February 3, 2014 by
Photography by Bill Sitzmann

Our Chef Profile takes a bit of a detour this issue. Sarah Wengert, one of the newest talents to join our team of professional writers, is something of a foodie herself, so Omaha Magazine challenged her take a walk on the wild side to stretch her cooking chops. — Editor

I adore ethnic grocery stores. It’s a bit of an obsession for me, a gal who enjoys cooking and who yearns to travel the world, but often must settle for some good ol’ Omaha adventuring. When I cruise the aisles of my favorite ethnic groceries I’m transported to faraway lands, and my resulting homecooking is elevated to awesome. I’m an encyclopedia for Omaha’s best salsa and healthiest jalapenos (Jacobo’s), best naan (Indian Grocery), and best sauces and uncommon produce (Asian Market), but while I love Ethiopian food—and Toto’s “Africa” is one of my favorite songs—I haven’t spent as much time in Omaha’s African groceries as I have its Asian, Indian, and 
Mexican ones.

20131110_bs_1531

That all changed when I visited Omaha’s East Africa Grocery Store, where friendly owner Ahmed Mohammed challenged me to make a popular Ethiopian chicken stew called Doro Wat. He and wife Fatuma Tessema run the grocery and adjoining restaurant. Tessema stews and simmers the cuisine to perfection daily. When it’s gone, the restaurant simply closes for the day.

20131110_bs_1544

Mohammed explains the recipe as he walks me through the store, which smells of spice and incense, and is packed with seasonings, lentils, flours, and other provisions. His instructions, based upon his wife’s cooking, are loose and approximate. Holding out cupped hands, he instructs me to fry “about this much” shallots while then adding one cupped hand of berebere.

“You’ll think it looks like it’s going to be too hot; it’s so much,” says Mohammed of berebere, perhaps the most iconic of Ethiopian spices. “But when you fry it with the shallots and chicken it almost disappears. It is just right.”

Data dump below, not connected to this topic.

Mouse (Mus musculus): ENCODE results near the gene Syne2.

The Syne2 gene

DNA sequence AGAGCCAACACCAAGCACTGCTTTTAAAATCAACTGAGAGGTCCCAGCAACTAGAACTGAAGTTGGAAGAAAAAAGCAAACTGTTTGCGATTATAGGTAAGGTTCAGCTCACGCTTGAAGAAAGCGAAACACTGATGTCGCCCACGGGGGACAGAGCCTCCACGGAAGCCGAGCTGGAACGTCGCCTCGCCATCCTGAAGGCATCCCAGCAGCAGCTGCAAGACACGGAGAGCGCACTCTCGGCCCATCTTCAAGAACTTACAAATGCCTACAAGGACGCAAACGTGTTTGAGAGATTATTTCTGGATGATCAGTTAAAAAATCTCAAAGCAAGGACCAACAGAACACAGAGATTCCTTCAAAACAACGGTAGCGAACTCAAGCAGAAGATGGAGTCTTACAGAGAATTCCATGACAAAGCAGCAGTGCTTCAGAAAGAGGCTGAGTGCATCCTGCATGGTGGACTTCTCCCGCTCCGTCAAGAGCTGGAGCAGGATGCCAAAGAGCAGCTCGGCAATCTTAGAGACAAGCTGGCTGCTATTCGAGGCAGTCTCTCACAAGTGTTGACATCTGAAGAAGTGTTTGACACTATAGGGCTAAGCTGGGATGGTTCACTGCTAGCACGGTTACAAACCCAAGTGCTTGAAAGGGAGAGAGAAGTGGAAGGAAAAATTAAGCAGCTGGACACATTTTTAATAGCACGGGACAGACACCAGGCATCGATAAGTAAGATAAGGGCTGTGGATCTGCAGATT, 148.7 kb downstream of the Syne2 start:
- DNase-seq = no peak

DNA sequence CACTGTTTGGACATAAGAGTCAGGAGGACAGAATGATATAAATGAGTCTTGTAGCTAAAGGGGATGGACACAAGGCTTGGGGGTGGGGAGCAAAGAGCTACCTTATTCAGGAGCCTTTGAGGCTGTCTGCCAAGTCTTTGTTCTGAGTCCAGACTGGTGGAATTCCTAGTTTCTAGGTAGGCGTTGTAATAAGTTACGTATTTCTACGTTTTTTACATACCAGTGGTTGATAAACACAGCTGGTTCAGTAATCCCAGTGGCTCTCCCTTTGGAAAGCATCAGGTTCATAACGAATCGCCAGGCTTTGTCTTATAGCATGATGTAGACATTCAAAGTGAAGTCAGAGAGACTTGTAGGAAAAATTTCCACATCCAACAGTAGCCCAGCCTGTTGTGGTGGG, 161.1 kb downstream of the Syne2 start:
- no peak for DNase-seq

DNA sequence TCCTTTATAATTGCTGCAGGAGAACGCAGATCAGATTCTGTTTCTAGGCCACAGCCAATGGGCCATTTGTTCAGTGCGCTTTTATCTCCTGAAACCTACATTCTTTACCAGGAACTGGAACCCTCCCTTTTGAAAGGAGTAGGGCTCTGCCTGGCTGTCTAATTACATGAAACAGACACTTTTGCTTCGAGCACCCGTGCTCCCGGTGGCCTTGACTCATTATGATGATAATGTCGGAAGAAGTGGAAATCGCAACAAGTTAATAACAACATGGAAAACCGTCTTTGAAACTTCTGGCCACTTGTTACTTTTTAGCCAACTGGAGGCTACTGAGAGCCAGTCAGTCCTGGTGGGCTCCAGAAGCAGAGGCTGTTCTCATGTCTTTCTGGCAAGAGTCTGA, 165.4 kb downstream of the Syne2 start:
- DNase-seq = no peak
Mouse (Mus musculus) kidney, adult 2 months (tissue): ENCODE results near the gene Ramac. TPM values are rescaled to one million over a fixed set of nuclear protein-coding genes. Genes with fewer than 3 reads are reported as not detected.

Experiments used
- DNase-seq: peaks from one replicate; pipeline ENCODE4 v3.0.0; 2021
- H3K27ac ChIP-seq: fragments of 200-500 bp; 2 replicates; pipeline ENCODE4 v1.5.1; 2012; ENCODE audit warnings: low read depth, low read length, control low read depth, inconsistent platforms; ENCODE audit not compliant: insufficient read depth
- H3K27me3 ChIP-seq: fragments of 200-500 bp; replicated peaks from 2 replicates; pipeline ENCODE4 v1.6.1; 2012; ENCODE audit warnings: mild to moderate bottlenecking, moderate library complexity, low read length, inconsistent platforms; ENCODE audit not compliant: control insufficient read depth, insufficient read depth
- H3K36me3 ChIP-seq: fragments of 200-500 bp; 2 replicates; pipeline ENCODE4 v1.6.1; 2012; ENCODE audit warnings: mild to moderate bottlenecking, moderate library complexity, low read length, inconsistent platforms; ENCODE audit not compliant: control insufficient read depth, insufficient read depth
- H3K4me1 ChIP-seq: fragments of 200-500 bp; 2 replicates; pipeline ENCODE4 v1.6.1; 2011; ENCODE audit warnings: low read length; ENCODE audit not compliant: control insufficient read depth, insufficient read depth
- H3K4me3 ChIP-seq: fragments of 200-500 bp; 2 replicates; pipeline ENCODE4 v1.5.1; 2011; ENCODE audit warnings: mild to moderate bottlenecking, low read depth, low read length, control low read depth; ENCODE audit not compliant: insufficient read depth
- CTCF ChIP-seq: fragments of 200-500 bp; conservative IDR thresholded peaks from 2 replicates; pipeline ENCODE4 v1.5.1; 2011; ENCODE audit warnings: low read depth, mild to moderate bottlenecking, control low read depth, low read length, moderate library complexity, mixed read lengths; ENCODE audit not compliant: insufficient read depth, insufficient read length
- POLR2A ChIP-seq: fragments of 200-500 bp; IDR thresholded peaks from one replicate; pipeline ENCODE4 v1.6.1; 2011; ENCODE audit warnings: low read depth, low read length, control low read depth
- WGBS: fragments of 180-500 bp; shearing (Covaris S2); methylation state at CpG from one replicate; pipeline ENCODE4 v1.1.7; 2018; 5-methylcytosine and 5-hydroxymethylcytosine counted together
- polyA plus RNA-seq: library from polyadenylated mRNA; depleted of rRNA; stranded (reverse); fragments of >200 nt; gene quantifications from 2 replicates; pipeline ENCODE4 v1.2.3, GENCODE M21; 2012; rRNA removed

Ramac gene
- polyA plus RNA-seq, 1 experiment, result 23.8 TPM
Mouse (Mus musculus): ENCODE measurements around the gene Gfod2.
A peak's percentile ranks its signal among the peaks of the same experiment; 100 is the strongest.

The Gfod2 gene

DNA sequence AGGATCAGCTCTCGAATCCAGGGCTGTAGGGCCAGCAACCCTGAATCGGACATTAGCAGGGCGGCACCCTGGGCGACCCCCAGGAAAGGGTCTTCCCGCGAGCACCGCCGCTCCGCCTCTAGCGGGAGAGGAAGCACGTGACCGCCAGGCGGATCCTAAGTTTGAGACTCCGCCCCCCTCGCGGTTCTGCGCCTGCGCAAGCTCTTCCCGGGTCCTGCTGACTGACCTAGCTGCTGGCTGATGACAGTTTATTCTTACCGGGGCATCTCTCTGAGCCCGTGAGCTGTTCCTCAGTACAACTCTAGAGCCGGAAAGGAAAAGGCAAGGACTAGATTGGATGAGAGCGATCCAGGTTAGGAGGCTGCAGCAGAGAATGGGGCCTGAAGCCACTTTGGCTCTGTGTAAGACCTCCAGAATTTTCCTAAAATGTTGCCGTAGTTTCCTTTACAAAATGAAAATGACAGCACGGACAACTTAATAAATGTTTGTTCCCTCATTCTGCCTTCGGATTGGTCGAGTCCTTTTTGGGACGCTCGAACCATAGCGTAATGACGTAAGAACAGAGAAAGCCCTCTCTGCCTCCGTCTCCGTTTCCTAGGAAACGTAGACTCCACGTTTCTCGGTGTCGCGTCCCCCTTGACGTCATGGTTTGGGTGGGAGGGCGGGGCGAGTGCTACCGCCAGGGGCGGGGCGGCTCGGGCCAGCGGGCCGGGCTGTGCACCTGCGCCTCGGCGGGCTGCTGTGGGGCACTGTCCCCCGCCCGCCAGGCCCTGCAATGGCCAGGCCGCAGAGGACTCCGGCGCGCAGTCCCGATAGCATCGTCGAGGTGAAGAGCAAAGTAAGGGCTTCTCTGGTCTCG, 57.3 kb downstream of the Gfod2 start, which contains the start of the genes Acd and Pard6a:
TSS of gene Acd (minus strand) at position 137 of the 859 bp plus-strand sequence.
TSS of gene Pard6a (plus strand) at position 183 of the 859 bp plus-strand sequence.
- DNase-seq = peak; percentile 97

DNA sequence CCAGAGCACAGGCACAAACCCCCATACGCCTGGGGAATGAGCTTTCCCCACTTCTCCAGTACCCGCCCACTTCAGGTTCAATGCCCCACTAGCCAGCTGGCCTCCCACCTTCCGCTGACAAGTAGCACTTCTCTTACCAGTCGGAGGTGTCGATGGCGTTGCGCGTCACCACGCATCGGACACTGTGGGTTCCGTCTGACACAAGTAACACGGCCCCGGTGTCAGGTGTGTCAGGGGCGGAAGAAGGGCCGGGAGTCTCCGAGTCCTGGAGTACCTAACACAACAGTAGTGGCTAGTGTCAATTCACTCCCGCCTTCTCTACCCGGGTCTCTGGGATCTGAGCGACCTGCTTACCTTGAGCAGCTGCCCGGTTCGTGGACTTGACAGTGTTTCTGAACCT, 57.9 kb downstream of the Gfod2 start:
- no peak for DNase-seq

20131110_bs_1549

Their berebere, which Mohammed says is a combination of 12 spices, including chili, fenugreek, fennel, and paprika, is imported from Ethiopia. His mother brings spices and other Ethiopian victuals when visiting from Africa. Tessema makes the other essential ingredient, clarified butter or niter kibbeh, adding “lots of spices.” It’s similar to ghee, where the butter is boiled and the 
residue skimmed.

Tomatoes, chicken, ginger, and garlic join the shallots, butter, and berbere to round out the recipe. Most Doro Wat also includes hard-boiled egg, but Mohammed doesn’t mention this in his instructions.

20131110_bs_1572

Injera, spongy, sour bread made with teff flour, doubles as a utensil in the forkless world of Ethiopian cuisine. Mohammed tells me home-making of injera will be tricky as it takes a special, seasoned grill. His store sells pre-made injera, which I opted to purchase.

With Mohammed’s assurances, I was out the door and soon donning my apron at home. The recipe comes together effortlessly and makes my whole house smell amazing. My taste-tester, Pete, gives it very high marks, and I have to agree. It was a deliciously savory meal and an exotic, eye-opening culinary adventure.

20131110_bs_1564

East Africa Grocery Doro Wat
Makes 4 small-ish servings

  • 1½ Tbsps vegetable, corn or canola oil
  • 1¾ cups minced shallots (about 7 large shallots)
  • ¼ cup berebere 
(can be adjusted to your spice preference)
  • 5 plum tomatoes, peeled and pureed 
(shortcut: puree about 8 ounces diced tomatoes with 4 ounces tomato paste)
  • 4 chicken thighs or drumsticks (I used boneless thighs)
  • 1 Tbsp fresh minced ginger
  • 1 Tbsp fresh minced garlic
  • About 2 Tbsps niter kibbeh 
(spiced butter)
  • Salt to taste
  • 2 hard-boiled eggs, peeled, whole 
(optional)
  • Water, add a Tbsp or two if needed 
(optional)
  • Injera for serving 
(Remember, no forks allowed!)
  1.  Heat oil over medium-low heat in a large saucepan or skillet.
  2. Add diced shallots and fry until they turn golden brown, about 5 minutes.
  3. Add berebere, stir and cook for about 2 minutes more before adding the tomato puree.
  4. Cook about 5 minutes, adding a little water if desired.
  5. Add chicken to sauce and simmer covered until cooked through, stirring occasionally and turning chicken along the way. Make sure the chicken touches the bottom of the pan while cooking. Feel free to add a little more water at this stage if needed.
  6. When chicken is cooked, add garlic and ginger, stir and cook for 2 minutes, then add niter kibbeh, re-stir and cook for another few minutes.
  7. If you want to add hard-boiled eggs, put them in (whole and peeled) at this point and coat with sauce. Serve over injera with extra injera on the side.

More from Omaha Magazine